Another challenge we face in California is working towards stable public policies that provide predictability to our business customers. We are still far from meeting Governor Brown’s 5 million EV goal for the state, and we are encouraging California to promote EV adoption at all levels. As one example, we will need to continue to encourage more first adopters of EVs so that we can create the secondary use market for EVs.
In California and in many states across the country, we cannot achieve vital air quality and climate goals without increased adoption of EVs. That’s why SCE supports strong greenhouse gas emission standards and maintaining California’s authority allowing it to set its own standards due to the severe air quality conditions we continue to experience. We believe federal review of these standards should recognize the economic opportunities afforded by investment in electric vehicle technologies, and the beneficial environmental impact of these standards.
When it comes to investment in medium- and heavy-duty charging infrastructure, we don't want to repeat what happened with light-duty vehicles, in which vehicle adoption got ahead of the charging infrastructure needed to support it. We want to learn from our initial efforts, such as the Charge Ready Pilot, and build on our successes.
How are you working with energy regulators, politicians, and other stakeholders to achieve progress toward an electric vehicle future?
Laura Renger: As previously mentioned, for California, achieving our state’s greenhouse gas reduction and air quality goals requires substantial growth in electric transportation by 2030 – including adding millions of zero-emission vehicles on California’s roads. The California Public Utilities Commission (CPUC) and the California utilities can and should play a key role in supporting that market transformation. Because EV adoption is expected to be – and needs to be—growing at a rapid pace, implementing regulatory frameworks to guide and swiftly approve utility programs and services for transportation electrification makes sense.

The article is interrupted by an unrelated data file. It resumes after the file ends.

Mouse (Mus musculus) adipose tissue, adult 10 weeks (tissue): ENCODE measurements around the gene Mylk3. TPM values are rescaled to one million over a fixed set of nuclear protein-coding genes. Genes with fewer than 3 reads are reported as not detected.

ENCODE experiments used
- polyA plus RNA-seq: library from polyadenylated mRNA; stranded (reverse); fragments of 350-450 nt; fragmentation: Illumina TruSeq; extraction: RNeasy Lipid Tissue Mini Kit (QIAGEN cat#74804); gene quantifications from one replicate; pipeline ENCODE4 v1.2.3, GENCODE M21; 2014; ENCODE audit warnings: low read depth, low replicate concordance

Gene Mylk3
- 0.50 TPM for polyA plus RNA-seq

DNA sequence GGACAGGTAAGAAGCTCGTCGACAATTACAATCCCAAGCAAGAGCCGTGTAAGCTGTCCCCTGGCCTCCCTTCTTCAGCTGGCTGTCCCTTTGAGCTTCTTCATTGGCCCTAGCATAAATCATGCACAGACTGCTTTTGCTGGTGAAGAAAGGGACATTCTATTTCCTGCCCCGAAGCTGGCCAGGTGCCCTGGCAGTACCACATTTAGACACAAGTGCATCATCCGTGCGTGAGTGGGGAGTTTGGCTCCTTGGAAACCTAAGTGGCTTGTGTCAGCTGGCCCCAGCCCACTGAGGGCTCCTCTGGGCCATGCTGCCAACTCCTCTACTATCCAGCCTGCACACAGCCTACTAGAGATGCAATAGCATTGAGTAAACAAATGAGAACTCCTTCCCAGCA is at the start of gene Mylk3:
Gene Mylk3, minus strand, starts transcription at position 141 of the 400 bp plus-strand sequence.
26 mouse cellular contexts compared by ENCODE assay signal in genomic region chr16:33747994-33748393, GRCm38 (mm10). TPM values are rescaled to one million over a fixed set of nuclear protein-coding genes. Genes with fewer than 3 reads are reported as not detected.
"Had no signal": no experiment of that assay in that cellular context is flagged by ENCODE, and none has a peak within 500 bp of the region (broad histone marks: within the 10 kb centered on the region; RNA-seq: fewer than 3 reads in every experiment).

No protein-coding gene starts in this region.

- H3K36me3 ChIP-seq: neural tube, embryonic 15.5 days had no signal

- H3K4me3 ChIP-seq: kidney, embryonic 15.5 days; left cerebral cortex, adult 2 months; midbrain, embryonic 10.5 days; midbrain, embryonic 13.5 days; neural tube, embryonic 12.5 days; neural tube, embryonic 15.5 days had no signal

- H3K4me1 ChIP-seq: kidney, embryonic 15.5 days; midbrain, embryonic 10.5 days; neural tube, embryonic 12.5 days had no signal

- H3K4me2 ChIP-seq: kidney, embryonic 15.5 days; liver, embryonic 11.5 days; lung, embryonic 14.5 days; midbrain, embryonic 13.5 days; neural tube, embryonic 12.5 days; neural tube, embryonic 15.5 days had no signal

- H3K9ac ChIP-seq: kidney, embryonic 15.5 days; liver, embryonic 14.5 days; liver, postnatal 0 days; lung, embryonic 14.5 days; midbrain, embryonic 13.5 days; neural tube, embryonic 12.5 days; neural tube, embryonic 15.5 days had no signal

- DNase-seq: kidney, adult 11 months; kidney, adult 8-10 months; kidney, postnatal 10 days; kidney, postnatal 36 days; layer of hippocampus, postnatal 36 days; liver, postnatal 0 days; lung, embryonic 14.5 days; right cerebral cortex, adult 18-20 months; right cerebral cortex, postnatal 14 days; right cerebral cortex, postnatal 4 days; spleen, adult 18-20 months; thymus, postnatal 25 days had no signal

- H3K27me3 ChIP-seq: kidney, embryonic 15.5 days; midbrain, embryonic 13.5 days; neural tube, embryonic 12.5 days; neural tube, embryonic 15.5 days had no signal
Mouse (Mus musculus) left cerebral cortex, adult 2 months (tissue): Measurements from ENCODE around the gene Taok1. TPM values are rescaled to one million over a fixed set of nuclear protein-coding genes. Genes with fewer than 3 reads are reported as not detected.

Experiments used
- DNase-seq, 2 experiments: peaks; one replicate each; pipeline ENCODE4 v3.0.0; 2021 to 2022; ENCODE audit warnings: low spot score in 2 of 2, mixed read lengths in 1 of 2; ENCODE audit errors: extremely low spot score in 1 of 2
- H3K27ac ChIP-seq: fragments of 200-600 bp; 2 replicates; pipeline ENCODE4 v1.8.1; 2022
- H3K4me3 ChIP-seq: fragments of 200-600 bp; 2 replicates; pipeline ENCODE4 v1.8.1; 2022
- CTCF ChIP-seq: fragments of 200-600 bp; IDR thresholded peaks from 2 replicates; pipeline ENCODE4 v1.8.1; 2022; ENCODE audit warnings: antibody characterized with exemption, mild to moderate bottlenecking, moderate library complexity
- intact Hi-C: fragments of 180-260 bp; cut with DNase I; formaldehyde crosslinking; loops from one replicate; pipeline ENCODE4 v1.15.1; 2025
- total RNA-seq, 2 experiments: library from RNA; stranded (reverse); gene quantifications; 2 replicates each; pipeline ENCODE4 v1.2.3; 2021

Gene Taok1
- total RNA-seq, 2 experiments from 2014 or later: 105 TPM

Here are a few examples of recent SCE efforts to achieve an EV future:
- In the summer of 2018, SCE filed its Charge Ready 2 Application to pursue programs that will advance further Transportation Electrification throughout California. Charge Ready 2 includes the following proposed pilots and programs:
- Expanding SCE’s Charge Ready Pilot’s “make-ready” approach to 32,000 EV charging ports at workplaces, multi-unit dwellings, destination centers, and fleets. 30% of installations will be in Cal EPA designated as “Disadvantaged Communities,” – areas in our state with disproportionate levels of pollution and other socio-economic barriers.
- Marketing and Education campaign to address EV adoption barriers
- SCE is also pursuing Medium-Duty and Heavy-Duty Transportation Electrification Pilots and Programs, including:
- Charge Ready Transit Bus Program – a “make ready” program and rebate for transit bus charging for early adopter transit agencies
- Port of Long Beach Pilot – a make-ready program for supporting electrification of off-road port vehicles (rubber tire gantry cranes and yard tractors)
- Charge Ready Transport (MD/HD Program) – market-readies for electric trucks, buses, shuttles, port and material handling equipment; along with charging station rebates for transit / school buses and sites in Disadvantaged Communities.
How do you expect the EV market to change in the future?
Laura Renger: With SCE’s publication of the Clean Power and Electrification Pathway, which sets forth our plan for achieving reduction in GHG emissions of 40% by 2030, we committed to advancing a future that embraces clean energy through electrification. We absolutely believe that we can achieve our goals of replacing millions of gas cars, trucks, and buses with EVs by 2030. It is an ambitious goal, but it is also happening as we speak. Cars are coming, customers like driving them, the cost of fuel is lower, maintenance cost is lower, and there are so many new cars on the market.
But there are three barriers we must continue to overcome to ensure it happens: awareness, affordability, accessibility. Education and awareness pose huge barriers. That is why Charge Ready 2, our most recent infrastructure proposal, includes a robust electric transportation marketing, education and outreach program for our customers. To succeed, and get costs down, everyone needs to play a role, as we are seeing in SCE territory. We have interest in the market from our customers (more than 500,000 EVs in California, with greater than 6 percent of new vehicle sales in our state being plug-in electric); OEMs (each year we see a lot more models coming to market); EVSE providers; and employers (Hyundai, Panda Express, SpaceX and Cathay Bank are among the participants in our Charge Ready pilot).
Also regional action and partnerships are important. The Zero Emissions 2028 Roadmap was announced recently by Mayor Garcetti, targeting acceleration of TE in the greater Los Angeles area to reduce GHG emissions and air pollution by an additional 25% beyond our existing state goals by the time of the Olympics in 2028. This is an effort convened by the Los Angeles Cleantech Incubator (LACI), with leadership group that includes SCE, the California Air Resources Board (CARB), City of LA, County of LA, Los Angeles Department of Water and Power (LADWP), and LA Metro. This group is partnering with EV manufacturers, technology developers, university researchers, and others, to bring cleaner air to our region.